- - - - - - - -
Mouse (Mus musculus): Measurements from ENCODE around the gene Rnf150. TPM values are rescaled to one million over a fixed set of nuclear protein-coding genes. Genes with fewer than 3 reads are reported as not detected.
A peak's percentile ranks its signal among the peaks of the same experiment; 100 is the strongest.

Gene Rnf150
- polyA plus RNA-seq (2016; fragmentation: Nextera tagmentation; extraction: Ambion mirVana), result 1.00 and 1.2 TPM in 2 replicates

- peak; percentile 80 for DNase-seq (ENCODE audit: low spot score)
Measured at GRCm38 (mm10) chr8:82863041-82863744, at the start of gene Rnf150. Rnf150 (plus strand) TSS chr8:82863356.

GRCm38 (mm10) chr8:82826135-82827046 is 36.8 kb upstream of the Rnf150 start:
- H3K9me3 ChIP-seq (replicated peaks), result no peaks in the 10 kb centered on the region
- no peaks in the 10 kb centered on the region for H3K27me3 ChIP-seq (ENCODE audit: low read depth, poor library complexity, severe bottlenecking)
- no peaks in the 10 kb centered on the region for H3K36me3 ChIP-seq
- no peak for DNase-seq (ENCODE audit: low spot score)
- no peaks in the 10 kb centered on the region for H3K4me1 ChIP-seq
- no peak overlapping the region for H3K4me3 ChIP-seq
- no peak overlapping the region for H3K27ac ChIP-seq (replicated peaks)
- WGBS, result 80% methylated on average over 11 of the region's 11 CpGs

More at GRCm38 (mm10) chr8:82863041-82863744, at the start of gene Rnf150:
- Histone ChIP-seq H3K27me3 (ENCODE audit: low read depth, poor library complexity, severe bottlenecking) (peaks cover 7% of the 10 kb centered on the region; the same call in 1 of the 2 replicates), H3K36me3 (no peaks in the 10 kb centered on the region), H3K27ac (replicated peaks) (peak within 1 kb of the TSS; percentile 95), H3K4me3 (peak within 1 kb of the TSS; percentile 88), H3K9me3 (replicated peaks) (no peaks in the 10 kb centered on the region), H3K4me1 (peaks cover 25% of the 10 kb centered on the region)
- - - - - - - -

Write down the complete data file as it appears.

Mouse (Mus musculus): Measurements from ENCODE around the gene Rnf150. TPM values are rescaled to one million over a fixed set of nuclear protein-coding genes. Genes with fewer than 3 reads are reported as not detected.
A peak's percentile ranks its signal among the peaks of the same experiment; 100 is the strongest.

Gene Rnf150
- polyA plus RNA-seq (2016; fragmentation: Nextera tagmentation; extraction: Ambion mirVana), result 1.00 and 1.2 TPM in 2 replicates

- peak; percentile 80 for DNase-seq (ENCODE audit: low spot score)
Measured at GRCm38 (mm10) chr8:82863041-82863744, at the start of gene Rnf150. Rnf150 (plus strand) TSS chr8:82863356.

GRCm38 (mm10) chr8:82826135-82827046 is 36.8 kb upstream of the Rnf150 start:
- H3K9me3 ChIP-seq (replicated peaks), result no peaks in the 10 kb centered on the region
- no peaks in the 10 kb centered on the region for H3K27me3 ChIP-seq (ENCODE audit: low read depth, poor library complexity, severe bottlenecking)
- no peaks in the 10 kb centered on the region for H3K36me3 ChIP-seq
- no peak for DNase-seq (ENCODE audit: low spot score)
- no peaks in the 10 kb centered on the region for H3K4me1 ChIP-seq
- no peak overlapping the region for H3K4me3 ChIP-seq
- no peak overlapping the region for H3K27ac ChIP-seq (replicated peaks)
- WGBS, result 80% methylated on average over 11 of the region's 11 CpGs

More at GRCm38 (mm10) chr8:82863041-82863744, at the start of gene Rnf150:
- Histone ChIP-seq H3K27me3 (ENCODE audit: low read depth, poor library complexity, severe bottlenecking) (peaks cover 7% of the 10 kb centered on the region; the same call in 1 of the 2 replicates), H3K36me3 (no peaks in the 10 kb centered on the region), H3K27ac (replicated peaks) (peak within 1 kb of the TSS; percentile 95), H3K4me3 (peak within 1 kb of the TSS; percentile 88), H3K9me3 (replicated peaks) (no peaks in the 10 kb centered on the region), H3K4me1 (peaks cover 25% of the 10 kb centered on the region)